As one of the biggest cities in Guatemala, Xela is packed with things to see and do. Because the city isn’t quite as full of sightseers as Flores, Lake Atitlán or Antigua, visitors probably won’t have to share the best attractions with lots of other tourists. If you’re considering visiting the city as part of your trip to Guatemala, here are ten sights and experiences that shouldn’t be missed.
Sitting at the heart of the city’s historical centre is the Parque Centro América, a large square that’s full of interesting historical, cultural and architectural sights. Many of the buildings on the square are worth a closer look, like the Iglesia del Espiritu Santo, for example, which was destroyed by earthquakes but whose stunning front still stands. Most of all, though, the park is a place for Guatemalans to meet and socialise throughout the day and into the night. To experience a slice of life as a local, go down and get involved.
Quetzaltenango offers a compelling alternative to Antigua for Spanish students of all levels. For one thing, it’s usually far cheaper to get tuition – and to stay with a local family – in Xela. Plus, instead of learning in a town that’s set up to cater to tourists, Xela is an authentically Guatemalan city.
Xela’s Natural History Museum, located on the south side of the Parque Centro, makes for an excellent destination on one of the city’s colder, wetter days. The museum has curated an interesting mix of artifacts over the years, including some ancient Mayan objects, a wide range of stuffed animals (often in hunting poses), a collection of old beer labels and much more. Honestly, it all has to be seen to be believed.
For something a little more strenuous, take the short bus ride over to the Volcán de Cerro Quemado, or Burnt Hill Volcano. Towards the top of the path, it’s closer to rock-climbing than walking. The views from the top make it all worth it – not just of the city and mountains, but of the lava fields that surround you.
For just three years, from 1930 to 1933, Quetzaltenango was connected by railway to the Pacific Coast. The line may not have lasted but the train station has, and, up until a few years ago, it was derelict and falling into increasing disrepair. Now the station has been converted into a cultural centre, with displays of art, dance and more. Aside for the regular events, there are three permanent museums. Discover the story of Quetzaltenango’s ill-fated railway, find out how Mayan weaving works, and see works from Guatemala’s top modern artists.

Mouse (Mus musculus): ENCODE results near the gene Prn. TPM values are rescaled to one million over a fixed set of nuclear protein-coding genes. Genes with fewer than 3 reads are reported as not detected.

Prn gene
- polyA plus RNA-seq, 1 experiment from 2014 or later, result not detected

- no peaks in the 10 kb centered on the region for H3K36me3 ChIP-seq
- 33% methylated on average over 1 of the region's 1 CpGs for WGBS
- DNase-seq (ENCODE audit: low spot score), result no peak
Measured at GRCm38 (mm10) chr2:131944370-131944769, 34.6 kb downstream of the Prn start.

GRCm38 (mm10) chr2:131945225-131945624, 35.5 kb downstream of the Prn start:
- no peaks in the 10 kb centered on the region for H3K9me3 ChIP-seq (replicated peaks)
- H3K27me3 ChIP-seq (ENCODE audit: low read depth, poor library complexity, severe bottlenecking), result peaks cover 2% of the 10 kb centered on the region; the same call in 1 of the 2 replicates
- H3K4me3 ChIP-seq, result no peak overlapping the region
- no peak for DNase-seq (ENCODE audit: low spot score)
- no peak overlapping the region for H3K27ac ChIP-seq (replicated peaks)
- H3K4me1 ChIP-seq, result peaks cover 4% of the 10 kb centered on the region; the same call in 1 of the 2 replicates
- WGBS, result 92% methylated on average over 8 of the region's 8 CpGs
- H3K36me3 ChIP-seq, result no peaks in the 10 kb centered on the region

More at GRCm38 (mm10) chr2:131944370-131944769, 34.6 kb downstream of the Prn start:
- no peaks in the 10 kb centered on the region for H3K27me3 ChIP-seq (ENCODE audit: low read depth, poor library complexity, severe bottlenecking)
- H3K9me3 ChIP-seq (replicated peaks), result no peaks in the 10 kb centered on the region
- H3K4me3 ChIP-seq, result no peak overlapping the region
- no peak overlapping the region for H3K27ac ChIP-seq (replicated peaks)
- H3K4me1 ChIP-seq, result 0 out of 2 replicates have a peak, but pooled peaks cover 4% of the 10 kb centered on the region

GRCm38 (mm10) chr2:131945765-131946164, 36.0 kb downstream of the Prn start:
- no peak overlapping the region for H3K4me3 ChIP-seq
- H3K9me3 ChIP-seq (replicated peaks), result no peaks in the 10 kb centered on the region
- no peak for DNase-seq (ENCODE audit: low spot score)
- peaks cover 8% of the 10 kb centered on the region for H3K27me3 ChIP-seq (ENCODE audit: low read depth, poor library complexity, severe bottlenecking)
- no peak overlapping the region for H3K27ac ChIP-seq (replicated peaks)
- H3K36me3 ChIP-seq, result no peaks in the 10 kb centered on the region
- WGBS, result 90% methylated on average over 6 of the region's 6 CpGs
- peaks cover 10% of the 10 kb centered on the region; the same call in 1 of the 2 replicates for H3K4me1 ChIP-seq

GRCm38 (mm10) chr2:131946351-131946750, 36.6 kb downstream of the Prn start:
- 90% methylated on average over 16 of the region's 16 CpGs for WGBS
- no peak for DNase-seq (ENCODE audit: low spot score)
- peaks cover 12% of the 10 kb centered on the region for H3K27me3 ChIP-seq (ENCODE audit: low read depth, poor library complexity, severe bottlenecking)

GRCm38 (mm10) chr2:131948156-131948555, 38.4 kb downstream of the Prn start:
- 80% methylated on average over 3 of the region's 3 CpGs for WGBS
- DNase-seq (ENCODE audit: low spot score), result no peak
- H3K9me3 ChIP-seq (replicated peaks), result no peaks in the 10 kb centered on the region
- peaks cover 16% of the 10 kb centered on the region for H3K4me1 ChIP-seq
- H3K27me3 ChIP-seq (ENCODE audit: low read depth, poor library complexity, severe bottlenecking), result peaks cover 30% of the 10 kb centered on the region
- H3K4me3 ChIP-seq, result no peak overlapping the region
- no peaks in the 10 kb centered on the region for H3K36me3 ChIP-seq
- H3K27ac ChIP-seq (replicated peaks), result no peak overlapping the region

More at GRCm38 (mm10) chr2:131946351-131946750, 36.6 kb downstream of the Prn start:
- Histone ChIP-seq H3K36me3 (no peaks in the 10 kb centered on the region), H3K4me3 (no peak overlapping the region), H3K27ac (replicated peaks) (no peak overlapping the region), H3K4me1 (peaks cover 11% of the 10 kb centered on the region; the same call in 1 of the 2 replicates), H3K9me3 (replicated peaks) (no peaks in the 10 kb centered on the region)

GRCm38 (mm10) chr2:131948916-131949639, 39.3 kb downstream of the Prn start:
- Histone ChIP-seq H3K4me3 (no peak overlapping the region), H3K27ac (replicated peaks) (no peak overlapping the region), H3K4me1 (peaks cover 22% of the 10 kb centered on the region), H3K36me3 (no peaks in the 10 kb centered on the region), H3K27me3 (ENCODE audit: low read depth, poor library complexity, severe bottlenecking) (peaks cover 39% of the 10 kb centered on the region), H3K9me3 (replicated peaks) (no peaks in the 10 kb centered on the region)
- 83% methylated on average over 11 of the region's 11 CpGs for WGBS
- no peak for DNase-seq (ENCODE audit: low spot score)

The Ciudad de la Imaginación is a small art gallery and cultural project that aims to promote artists in and around Xela. Situated just up the hill from the centre of town, it’s almost always got an exhibition on that’s showcasing some local art, photography or sculptures. Pick up a copy of the local listings magazine, Xelawho, to see what’s coming up.
Xela isn’t short of nearby volcanoes and mountains to climb. For those after a walk that starts straight from the city centre – that won’t leave them completely breathless and includes some stunning views of the city – Baul is the best bet. The hill looms over the east of the city, just 10 minutes’ walk from the Parque Centro. And, if the views from the top aren’t enough reason to make the trip, there’s also a giant slide.
Part-museum, part-chocolaterie, Café Museo La Luna is one of Xela’s more unique sights. The historical artifacts alone are reason enough to pay this place a visit, with fascinating photographs, toys and decorations that offer a glimpse into Guatemala’s past. However, it’s the hot chocolate that really sets this place apart. They make the chocolate on site, before using it to create a range of mouth-watering drinks.
Weaving is a crucial part of the Mayan way of life, and women in the villages all around Quetzaltenango still use the ancient backstrap method when making textiles. A couple of cooperatives in the city offer free weekly demonstrations, which are well worth a visit for anyone curious about how Mayan clothing is made. Or, for something a little more hands-on, you can also sign up for classes.
Mayans living in the remote villages dotted around Xela are mostly living well below the poverty line, with access to clean water and education by no means guaranteed. For anyone who would like to make a positive contribution during their stay in the city, there are lots of ways to help out. Ask any of the Spanish schools for information on volunteering, or, if you’re after adventure – and can commit to the minimum three-month stay – you can sign up with Quetzaltrekkers, who are always looking for experienced hikers to lead their multi-day treks.